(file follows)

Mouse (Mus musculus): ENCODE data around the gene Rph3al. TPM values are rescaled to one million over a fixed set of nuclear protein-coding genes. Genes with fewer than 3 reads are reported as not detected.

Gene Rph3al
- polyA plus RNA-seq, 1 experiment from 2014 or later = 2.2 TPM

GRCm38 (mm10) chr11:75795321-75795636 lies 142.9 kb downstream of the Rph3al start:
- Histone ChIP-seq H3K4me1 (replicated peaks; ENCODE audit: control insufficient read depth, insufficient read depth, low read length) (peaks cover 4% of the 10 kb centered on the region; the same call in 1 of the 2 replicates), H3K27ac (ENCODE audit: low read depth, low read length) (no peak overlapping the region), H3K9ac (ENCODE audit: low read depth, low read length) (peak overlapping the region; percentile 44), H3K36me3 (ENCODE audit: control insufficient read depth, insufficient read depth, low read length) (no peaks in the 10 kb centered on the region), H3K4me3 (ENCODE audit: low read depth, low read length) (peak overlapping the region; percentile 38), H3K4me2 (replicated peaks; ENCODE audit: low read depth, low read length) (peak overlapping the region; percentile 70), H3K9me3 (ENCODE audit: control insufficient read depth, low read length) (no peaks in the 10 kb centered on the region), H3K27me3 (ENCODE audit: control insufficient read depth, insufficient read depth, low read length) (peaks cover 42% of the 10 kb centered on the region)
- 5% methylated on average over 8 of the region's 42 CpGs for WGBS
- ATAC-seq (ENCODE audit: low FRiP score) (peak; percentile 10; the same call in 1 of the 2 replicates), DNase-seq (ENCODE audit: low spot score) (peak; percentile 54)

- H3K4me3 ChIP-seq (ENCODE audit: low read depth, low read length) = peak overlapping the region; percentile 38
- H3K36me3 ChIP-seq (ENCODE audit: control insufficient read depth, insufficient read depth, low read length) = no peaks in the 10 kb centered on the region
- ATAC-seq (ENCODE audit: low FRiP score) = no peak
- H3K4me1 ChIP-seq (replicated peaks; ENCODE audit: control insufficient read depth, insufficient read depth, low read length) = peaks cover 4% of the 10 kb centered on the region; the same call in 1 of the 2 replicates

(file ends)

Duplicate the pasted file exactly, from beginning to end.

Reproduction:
Mouse (Mus musculus): ENCODE data around the gene Rph3al. TPM values are rescaled to one million over a fixed set of nuclear protein-coding genes. Genes with fewer than 3 reads are reported as not detected.

Gene Rph3al
- polyA plus RNA-seq, 1 experiment from 2014 or later = 2.2 TPM

GRCm38 (mm10) chr11:75795321-75795636 lies 142.9 kb downstream of the Rph3al start:
- Histone ChIP-seq H3K4me1 (replicated peaks; ENCODE audit: control insufficient read depth, insufficient read depth, low read length) (peaks cover 4% of the 10 kb centered on the region; the same call in 1 of the 2 replicates), H3K27ac (ENCODE audit: low read depth, low read length) (no peak overlapping the region), H3K9ac (ENCODE audit: low read depth, low read length) (peak overlapping the region; percentile 44), H3K36me3 (ENCODE audit: control insufficient read depth, insufficient read depth, low read length) (no peaks in the 10 kb centered on the region), H3K4me3 (ENCODE audit: low read depth, low read length) (peak overlapping the region; percentile 38), H3K4me2 (replicated peaks; ENCODE audit: low read depth, low read length) (peak overlapping the region; percentile 70), H3K9me3 (ENCODE audit: control insufficient read depth, low read length) (no peaks in the 10 kb centered on the region), H3K27me3 (ENCODE audit: control insufficient read depth, insufficient read depth, low read length) (peaks cover 42% of the 10 kb centered on the region)
- 5% methylated on average over 8 of the region's 42 CpGs for WGBS
- ATAC-seq (ENCODE audit: low FRiP score) (peak; percentile 10; the same call in 1 of the 2 replicates), DNase-seq (ENCODE audit: low spot score) (peak; percentile 54)

- H3K4me3 ChIP-seq (ENCODE audit: low read depth, low read length) = peak overlapping the region; percentile 38
- H3K36me3 ChIP-seq (ENCODE audit: control insufficient read depth, insufficient read depth, low read length) = no peaks in the 10 kb centered on the region
- ATAC-seq (ENCODE audit: low FRiP score) = no peak
- H3K4me1 ChIP-seq (replicated peaks; ENCODE audit: control insufficient read depth, insufficient read depth, low read length) = peaks cover 4% of the 10 kb centered on the region; the same call in 1 of the 2 replicates